A consistent maintenance program can help you avoid wasting resources on preventable equipment failures.
Your maintenance program supports equipment reliability throughout your facility, helping you avoid costly in-service breakdowns and empowering informed decisions. An effective maintenance program:
• Is built on documented, detailed standard maintenance procedures and intervals for all equipment. This ensures consistent data collection and supports training.
• Assembles data in an accessible CMMS (Computerized Maintenance Management System) to facilitate analysis and support troubleshooting.
• Captures staff comments with the data, which can reveal insights.
• Accounts for equipment manufacturer specifications and maintenance recommendations.
Overlooked factors can undermine even a carefully crafted maintenance program. This is especially true with motors, which typically consume more energy than any other operating technology in a facility. These motor factors should be priorities:
Motor size: An incorrectly sized motor can not only waste energy, but time (and money) spent on maintenance, repair, and replacement. While a larger motor may be selected to “handle anything,” a motor running below its rated load has a poor power factor. This inefficient power usage pulls more reactive energy—energy that’s not doing work, but simply powering a component —from the utility, which increases your energy costs.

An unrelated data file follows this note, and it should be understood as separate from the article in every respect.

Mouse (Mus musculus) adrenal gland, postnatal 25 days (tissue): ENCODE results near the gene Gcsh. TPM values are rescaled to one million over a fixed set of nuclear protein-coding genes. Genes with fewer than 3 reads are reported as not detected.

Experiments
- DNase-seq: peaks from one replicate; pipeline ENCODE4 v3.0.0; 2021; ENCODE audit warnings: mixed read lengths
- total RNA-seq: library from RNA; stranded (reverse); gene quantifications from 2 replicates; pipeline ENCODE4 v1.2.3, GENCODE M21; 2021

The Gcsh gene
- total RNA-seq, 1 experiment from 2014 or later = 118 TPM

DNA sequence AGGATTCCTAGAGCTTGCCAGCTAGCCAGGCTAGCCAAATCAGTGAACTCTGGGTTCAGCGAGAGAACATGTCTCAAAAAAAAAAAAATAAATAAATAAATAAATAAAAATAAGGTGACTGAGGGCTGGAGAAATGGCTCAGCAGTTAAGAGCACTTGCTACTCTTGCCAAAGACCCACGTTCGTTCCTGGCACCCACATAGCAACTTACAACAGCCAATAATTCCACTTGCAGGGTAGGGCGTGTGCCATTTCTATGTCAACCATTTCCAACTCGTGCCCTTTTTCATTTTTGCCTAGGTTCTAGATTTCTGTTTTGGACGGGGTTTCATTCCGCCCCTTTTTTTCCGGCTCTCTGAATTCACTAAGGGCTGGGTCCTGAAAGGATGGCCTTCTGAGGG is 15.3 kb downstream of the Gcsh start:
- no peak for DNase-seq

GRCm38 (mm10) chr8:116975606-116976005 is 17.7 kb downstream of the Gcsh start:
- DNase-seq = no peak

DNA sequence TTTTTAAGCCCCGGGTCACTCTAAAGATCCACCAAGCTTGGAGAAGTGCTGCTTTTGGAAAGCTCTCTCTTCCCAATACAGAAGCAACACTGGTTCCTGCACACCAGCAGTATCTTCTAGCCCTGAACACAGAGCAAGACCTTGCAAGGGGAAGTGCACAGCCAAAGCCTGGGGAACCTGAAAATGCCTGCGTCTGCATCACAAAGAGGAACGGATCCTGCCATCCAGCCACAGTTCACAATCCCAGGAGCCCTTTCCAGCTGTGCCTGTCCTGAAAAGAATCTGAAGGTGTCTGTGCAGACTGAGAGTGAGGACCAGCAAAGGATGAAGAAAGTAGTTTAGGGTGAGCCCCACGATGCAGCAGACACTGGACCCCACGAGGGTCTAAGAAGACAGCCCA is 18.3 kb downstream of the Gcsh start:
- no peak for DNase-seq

An undersized motor will be chronically overloaded, increasing its maintenance burden and resulting in premature failure. That motor will deliver inadequate torque for its application, so it can’t perform its own process efficiently. This could damage other equipment or cause process failure.
Power balance: Power quality matters to motors. A power-quality analyzer can track a motor’s energy consumption, current draw or load, and power factor over time, revealing any voltage unbalance. Unbalance at the electrical panel, frequently caused by putting too many loads on one phase, has a detrimental effect on motors. For about every 1% of voltage unbalance, you could observe 6% to 10% current unbalance, which creates heat and drives insulation breakdown.
Temperature: Heat is an expected byproduct of most machine processes, but it can also be an early warning. Advances in thermal-imaging technology make it possible to record temperatures that previously could not be detected. The newest units are easier to use without lengthy training; they allow technicians to read temperatures at a distance and in noisy environments, without shutting down the system. Thermal images stored in a CMMS can highlight discrepancies to investigate.
Environment: Motors typically have some type of a fan-based interior cooling mechanism with external heat-sink fins. The motor’s casing and fins must be kept clean and free of debris. Dirty or obstructed fins hamper motor cooling, which can cause heat buildup and, ultimately, insulation failure. If a motor is designed for a wet environment, it also needs good drainage.
Maintenance is your early warning system. A consistent, data-driven maintenance program helps you make informed decisions that keep your systems operating smoothly, which helps reduce unexpected downtime (and unhappy customers). It’s a body of knowledge about the workings of every machine in your facility, giving you early visibility to performance deviations and time to decide on corrective action before an issue becomes a costly emergency.
By Jason Axelson, Fluke Corp.
Jason Axelson is a Product Application Specialist with Fluke Corp., Everett, WA (fluke.com), a leading manufacturer of electrical test and measurement tools. His focus is on application awareness, product education, user training and support, and worker safety.